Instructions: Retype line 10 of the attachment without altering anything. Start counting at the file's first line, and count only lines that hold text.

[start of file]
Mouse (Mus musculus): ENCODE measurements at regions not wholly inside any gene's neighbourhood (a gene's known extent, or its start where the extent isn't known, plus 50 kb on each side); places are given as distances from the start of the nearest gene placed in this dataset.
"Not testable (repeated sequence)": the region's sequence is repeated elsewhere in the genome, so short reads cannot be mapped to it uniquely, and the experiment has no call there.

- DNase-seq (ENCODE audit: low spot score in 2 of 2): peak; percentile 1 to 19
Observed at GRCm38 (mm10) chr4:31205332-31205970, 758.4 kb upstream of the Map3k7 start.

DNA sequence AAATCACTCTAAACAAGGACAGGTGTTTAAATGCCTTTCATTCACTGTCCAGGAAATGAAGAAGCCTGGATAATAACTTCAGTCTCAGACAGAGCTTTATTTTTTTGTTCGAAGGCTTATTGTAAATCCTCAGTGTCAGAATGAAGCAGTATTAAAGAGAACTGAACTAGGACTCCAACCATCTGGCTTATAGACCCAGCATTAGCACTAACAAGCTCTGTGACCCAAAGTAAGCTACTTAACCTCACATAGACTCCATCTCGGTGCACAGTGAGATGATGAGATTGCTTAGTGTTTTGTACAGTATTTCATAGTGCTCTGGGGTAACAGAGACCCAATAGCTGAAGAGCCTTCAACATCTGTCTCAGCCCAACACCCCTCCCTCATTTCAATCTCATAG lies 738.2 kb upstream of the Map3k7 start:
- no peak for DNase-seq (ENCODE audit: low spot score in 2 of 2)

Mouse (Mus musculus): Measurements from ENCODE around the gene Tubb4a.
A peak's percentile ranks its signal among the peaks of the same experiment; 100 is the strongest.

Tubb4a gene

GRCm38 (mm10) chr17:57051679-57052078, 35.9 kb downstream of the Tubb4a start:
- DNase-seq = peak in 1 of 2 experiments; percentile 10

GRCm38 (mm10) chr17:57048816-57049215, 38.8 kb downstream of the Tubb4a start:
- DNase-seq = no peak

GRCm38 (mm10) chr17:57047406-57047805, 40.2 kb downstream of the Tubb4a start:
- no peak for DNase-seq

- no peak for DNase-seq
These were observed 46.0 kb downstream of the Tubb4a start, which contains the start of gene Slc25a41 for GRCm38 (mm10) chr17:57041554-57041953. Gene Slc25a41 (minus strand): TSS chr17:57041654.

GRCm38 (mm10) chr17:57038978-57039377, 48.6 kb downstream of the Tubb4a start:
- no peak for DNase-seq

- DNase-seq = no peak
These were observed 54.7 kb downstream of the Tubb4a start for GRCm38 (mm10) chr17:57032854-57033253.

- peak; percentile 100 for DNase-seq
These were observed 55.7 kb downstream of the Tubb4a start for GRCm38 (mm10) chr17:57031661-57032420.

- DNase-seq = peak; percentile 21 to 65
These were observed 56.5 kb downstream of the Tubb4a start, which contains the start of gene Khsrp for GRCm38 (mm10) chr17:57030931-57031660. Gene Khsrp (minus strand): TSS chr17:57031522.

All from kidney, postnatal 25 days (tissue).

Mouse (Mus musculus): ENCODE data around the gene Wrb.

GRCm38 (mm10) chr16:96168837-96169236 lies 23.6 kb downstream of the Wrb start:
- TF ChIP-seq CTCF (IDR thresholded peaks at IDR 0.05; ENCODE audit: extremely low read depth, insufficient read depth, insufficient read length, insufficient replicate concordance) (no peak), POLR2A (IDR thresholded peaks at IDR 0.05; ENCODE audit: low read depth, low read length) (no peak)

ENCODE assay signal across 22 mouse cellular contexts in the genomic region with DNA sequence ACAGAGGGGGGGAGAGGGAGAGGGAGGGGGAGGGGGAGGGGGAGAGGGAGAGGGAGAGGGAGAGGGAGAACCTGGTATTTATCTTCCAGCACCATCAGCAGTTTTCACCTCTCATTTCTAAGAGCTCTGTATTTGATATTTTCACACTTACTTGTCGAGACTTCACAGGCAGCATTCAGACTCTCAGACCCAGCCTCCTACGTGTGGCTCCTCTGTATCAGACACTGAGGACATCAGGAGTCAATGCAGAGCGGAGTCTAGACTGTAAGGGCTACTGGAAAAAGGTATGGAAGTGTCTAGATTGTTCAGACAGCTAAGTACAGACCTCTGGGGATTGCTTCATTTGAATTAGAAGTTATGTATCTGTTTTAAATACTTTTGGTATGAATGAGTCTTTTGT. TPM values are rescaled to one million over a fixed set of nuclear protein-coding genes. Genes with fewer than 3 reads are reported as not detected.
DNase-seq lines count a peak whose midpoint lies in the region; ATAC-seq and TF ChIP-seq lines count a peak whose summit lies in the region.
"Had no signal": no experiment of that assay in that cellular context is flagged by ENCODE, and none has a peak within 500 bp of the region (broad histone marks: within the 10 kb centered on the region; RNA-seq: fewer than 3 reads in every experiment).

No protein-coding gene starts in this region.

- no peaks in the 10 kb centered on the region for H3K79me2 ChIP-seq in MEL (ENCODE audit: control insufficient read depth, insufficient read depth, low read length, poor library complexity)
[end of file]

GRCm38 (mm10) chr17:57051679-57052078, 35.9 kb downstream of the Tubb4a start: